Federal judge denies Amgen's motion to dismiss Regeneron antitrust case
While Amgen and Regeneron’s spat before the Supreme Court goes forward on Amgen’s request to revive patents on its blockbuster Repatha and block the sale of Sanofi and Regeneron’s Praluent, another case is moving forward in federal court — this time Regeneron is pushing a case against Amgen and focusing on antitrust law.
Delaware Circuit Court Judge Richard Andrews overruled a petition from Amgen on Tuesday to dismiss the case (1:22-cv-00697-RGA-JLH), now allowing it to continue. Regeneron filed the case against Amgen last May.
Andrews overruled all of Amgen’s objections, following a recommendation from magistrate judge Jennifer Hall that Andrews deny Amgen’s motion to dismiss the case. Overall, Regeneron’s case accuses Amgen of engaging in an illegal and anti-competitive strategy to force payers to choose Repatha over Praluent.
Amgen’s objections related to submitted contracts related to product bundling, allegations against blockbuster drug Enbrel, and foreclosure.
In Amgen’s response to the magistrate’s filing, it wrote that the filing found Regeneron “plausibly alleged this conduct foreclosed Regeneron from competing for about 22% of the market. But under well-established law in this Circuit, that is not enough. Regeneron must show it has been ‘substantially foreclosed’ from the market, which generally requires foreclosure levels of 40 to 50%.”
However, Andrews noted in his 3-page ruling that Amgen’s main argument on foreclosure is not “all that suitable for a motion to dismiss,” adding that Amgen was mostly relying on cases that were decided after summary judgment or a trial.
“[T]he allegations have to be judged in the context of the entire complaint,” Andrews wrote.
Regeneron’s original complaint detailed what Regeneron described as an effort from Amgen to “eliminate from the market a life-saving medicine that has served thousands of patients” — aka Praluent. Regeneron claimed that Amgen did so because Praluent is the only direct competitor to Amgen’s Repatha.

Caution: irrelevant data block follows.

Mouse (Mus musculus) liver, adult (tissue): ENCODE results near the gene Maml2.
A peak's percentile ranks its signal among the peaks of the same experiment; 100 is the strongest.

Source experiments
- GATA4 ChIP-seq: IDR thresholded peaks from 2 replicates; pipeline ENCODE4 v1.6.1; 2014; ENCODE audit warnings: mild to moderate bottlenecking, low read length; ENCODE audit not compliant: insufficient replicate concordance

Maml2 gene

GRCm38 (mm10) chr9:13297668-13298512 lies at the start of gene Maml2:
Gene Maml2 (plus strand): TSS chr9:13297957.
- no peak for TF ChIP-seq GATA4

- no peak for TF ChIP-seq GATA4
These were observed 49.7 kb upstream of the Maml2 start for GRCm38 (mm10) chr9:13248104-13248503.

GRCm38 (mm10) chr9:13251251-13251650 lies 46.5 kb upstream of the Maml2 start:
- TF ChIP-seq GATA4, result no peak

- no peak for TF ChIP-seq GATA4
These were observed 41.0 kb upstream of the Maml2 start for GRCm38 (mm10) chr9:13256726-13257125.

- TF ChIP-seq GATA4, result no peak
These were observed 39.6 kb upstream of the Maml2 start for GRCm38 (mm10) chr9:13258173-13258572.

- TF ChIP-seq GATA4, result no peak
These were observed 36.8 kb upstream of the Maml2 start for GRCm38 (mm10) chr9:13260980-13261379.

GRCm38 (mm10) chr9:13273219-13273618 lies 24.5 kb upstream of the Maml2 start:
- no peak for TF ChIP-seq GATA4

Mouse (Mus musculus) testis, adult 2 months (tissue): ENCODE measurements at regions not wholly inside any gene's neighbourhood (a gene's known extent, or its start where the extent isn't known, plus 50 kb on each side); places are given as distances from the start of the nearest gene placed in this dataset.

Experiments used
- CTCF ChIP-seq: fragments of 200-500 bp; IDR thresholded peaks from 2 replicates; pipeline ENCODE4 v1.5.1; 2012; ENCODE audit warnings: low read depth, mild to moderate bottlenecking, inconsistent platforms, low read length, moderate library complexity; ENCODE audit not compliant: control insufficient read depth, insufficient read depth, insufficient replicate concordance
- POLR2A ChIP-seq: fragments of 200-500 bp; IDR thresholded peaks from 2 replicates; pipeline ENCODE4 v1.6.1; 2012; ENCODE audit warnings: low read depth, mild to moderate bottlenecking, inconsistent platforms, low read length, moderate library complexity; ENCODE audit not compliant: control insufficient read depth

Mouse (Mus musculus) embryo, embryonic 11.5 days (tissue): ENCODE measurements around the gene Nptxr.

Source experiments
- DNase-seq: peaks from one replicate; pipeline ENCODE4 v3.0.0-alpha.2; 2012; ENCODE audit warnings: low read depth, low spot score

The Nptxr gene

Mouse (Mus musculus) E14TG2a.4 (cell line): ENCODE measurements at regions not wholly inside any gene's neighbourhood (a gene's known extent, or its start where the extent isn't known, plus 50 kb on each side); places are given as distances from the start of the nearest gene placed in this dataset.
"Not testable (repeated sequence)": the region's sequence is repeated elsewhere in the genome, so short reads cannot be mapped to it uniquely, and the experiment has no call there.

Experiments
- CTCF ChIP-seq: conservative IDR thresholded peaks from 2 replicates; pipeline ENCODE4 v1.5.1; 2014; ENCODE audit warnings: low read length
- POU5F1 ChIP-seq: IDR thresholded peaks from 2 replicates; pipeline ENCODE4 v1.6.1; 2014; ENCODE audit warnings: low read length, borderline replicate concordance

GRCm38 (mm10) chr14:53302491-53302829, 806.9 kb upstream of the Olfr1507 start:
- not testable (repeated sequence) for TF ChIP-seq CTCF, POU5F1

Further, Regeneron claimed that Amgen started a bundling scheme — where multiple products are sold in a bundle at a cheaper price than buying those items individually — in a bid to leverage sales of other Amgen drugs and raise Praluent’s effective cost.
According to the 100+ page suit, Amgen and Regeneron had competed on formulary positioning with PBMs until 2020, after Amgen spent $13.4 billion to get its hands on Celgene’s Otezla before Bristol Myers Squibb bought out Celgene in 2019.
Regeneron then accused Amgen of threatening to withhold rebates on Otezla and blockbuster Enbrel “unless Payors accept either outright exclusivity for Repatha or else ‘equal’ formulary position,” per the suit.
For context, 2020-2021 sales for Otezla and Enbrel were $12.8 billion compared to Praluent’s 2020-2021 sales of $356 million — only 2.8% of Amgen’s two product sales, according to Regeneron’s complaint.
“Therefore, the threat of paying just 3 percent more for Otezla and Enbrel easily overwhelms the total amount of sales generated by Praluent, leaving Payors trapped and with no viable choice but to exclude Praluent from their formularies,” Regeneron wrote.
That scheme, the biotech added, is keeping Praluent out of enough market share that Praluent is “no longer a financially viable competitor to Repatha.”
Both of these drugs are PCSK9 inhibitor antibodies that reduce LDL cholesterol.
Amgen declined to comment on the development of the case. Regeneron kept it short, telling Endpoints News only that “We are pleased with the court’s decision and look forward to purs[u]ing our case.”